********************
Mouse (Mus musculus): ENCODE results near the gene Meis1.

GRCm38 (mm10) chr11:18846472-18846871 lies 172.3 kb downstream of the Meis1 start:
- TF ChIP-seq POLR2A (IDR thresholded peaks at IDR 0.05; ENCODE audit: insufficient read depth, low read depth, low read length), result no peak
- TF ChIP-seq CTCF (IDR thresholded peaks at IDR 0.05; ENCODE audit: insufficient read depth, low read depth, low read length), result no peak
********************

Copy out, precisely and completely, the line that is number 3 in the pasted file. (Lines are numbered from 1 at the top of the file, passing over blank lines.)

- TF ChIP-seq POLR2A (IDR thresholded peaks at IDR 0.05; ENCODE audit: insufficient read depth, low read depth, low read length), result no peak